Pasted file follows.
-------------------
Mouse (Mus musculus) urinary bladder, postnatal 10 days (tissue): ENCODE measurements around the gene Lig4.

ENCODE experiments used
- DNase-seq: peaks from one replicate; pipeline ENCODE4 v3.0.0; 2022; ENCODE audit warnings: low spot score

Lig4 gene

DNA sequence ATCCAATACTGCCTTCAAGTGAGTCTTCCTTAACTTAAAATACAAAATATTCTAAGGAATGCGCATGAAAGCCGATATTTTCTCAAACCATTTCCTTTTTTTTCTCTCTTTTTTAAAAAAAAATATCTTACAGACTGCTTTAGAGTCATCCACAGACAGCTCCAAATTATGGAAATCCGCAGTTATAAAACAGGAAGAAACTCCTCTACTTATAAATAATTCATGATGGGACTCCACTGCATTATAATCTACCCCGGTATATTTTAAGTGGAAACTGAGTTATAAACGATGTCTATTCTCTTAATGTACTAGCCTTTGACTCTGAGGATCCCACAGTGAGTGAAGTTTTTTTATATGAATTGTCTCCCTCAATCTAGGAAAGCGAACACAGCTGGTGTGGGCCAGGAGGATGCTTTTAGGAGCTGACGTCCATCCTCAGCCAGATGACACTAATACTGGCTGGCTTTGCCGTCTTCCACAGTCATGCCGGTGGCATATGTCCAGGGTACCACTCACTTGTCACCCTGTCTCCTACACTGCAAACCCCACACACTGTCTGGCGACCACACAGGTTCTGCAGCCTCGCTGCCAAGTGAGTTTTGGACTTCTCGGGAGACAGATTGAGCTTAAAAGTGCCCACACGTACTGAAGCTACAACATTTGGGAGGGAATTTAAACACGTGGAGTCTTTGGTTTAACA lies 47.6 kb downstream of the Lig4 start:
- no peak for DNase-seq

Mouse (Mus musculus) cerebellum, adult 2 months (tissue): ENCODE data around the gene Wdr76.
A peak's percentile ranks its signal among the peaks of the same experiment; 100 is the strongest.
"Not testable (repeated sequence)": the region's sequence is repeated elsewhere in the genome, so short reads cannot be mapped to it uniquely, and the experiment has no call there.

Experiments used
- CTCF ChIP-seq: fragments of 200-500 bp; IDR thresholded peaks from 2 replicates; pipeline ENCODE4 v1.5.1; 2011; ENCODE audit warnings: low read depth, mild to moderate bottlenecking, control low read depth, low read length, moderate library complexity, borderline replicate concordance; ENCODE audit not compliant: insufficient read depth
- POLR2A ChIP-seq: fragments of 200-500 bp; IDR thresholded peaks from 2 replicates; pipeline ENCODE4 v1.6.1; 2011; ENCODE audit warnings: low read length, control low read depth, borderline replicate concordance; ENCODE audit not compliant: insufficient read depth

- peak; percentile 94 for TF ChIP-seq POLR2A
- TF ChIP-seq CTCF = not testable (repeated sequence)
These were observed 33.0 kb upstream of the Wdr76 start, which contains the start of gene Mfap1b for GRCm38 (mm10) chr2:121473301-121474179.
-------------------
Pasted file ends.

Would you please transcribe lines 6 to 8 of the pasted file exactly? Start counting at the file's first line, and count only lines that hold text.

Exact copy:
- no peak for DNase-seq

Mouse (Mus musculus) cerebellum, adult 2 months (tissue): ENCODE data around the gene Wdr76.
A peak's percentile ranks its signal among the peaks of the same experiment; 100 is the strongest.